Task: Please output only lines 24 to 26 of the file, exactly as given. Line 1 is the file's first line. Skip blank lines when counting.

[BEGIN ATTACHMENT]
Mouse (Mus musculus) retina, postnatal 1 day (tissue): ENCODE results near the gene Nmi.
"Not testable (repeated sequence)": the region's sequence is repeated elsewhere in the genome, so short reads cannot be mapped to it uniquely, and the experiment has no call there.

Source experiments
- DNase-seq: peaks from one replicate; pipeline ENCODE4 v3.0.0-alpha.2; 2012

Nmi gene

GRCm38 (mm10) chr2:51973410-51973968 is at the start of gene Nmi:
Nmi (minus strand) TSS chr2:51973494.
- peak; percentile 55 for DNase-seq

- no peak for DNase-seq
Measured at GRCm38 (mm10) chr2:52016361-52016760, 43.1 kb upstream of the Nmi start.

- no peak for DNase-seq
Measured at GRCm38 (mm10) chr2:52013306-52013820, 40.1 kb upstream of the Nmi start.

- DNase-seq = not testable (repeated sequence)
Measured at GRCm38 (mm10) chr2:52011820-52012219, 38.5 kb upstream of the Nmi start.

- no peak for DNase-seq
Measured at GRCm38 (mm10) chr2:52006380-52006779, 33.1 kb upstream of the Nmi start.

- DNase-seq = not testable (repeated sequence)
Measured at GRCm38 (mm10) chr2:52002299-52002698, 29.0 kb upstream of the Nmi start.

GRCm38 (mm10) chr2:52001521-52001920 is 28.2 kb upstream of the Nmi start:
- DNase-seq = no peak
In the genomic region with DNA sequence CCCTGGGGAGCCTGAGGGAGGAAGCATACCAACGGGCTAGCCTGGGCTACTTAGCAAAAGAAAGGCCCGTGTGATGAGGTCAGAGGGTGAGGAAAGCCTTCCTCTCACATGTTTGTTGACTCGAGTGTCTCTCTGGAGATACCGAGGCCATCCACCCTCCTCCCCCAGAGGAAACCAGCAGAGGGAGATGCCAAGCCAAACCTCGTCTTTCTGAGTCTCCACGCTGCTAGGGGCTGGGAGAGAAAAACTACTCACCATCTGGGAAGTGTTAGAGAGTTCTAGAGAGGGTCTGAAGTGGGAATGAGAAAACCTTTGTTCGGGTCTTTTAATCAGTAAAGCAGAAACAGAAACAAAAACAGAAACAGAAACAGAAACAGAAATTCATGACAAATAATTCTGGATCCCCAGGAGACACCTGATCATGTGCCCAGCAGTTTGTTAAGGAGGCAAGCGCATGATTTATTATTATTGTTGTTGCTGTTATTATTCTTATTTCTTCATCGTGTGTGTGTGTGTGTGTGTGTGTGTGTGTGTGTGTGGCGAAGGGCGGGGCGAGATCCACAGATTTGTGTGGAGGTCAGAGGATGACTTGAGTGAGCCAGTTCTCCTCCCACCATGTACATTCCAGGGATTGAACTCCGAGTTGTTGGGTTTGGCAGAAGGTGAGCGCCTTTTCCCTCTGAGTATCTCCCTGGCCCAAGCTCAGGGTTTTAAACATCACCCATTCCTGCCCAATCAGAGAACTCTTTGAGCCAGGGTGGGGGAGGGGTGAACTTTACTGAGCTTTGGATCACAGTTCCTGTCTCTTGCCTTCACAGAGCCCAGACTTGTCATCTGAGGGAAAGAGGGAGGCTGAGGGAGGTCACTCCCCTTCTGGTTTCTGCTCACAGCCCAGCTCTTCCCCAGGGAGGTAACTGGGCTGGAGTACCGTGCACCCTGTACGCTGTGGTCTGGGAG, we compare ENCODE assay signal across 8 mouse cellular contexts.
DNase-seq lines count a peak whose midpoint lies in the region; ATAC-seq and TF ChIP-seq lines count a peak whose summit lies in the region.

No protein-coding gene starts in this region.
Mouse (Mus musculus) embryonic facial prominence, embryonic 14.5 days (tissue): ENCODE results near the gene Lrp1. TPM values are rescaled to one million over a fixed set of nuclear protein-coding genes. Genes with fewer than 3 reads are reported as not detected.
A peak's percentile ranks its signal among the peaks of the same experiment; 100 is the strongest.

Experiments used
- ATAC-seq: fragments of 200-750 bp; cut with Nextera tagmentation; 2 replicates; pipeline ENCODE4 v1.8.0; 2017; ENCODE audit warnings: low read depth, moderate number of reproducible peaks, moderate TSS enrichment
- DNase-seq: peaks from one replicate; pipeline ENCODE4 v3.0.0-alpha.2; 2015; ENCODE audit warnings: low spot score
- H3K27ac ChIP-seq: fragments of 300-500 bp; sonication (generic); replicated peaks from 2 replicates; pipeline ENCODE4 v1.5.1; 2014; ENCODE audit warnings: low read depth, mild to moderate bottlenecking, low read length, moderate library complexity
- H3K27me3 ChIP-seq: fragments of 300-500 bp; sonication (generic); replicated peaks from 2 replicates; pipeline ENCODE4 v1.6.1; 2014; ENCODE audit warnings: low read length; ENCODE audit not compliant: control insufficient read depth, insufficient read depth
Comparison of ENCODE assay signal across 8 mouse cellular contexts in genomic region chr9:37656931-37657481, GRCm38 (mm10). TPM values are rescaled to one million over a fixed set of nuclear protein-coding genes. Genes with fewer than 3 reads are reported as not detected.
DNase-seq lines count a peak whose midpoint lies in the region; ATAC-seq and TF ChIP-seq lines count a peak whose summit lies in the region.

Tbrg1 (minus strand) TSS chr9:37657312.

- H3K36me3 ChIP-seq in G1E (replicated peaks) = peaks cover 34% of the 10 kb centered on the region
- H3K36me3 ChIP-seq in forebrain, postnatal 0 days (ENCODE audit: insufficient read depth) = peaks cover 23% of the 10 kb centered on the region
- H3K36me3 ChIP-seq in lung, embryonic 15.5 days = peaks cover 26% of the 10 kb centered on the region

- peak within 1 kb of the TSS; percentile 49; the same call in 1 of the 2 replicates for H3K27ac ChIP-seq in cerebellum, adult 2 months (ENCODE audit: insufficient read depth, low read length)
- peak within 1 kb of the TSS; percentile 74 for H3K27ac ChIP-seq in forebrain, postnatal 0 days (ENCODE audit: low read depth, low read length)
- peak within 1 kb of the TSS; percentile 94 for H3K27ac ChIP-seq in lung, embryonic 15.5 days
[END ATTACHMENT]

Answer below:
Mouse (Mus musculus) embryonic facial prominence, embryonic 14.5 days (tissue): ENCODE results near the gene Lrp1. TPM values are rescaled to one million over a fixed set of nuclear protein-coding genes. Genes with fewer than 3 reads are reported as not detected.
A peak's percentile ranks its signal among the peaks of the same experiment; 100 is the strongest.

Experiments used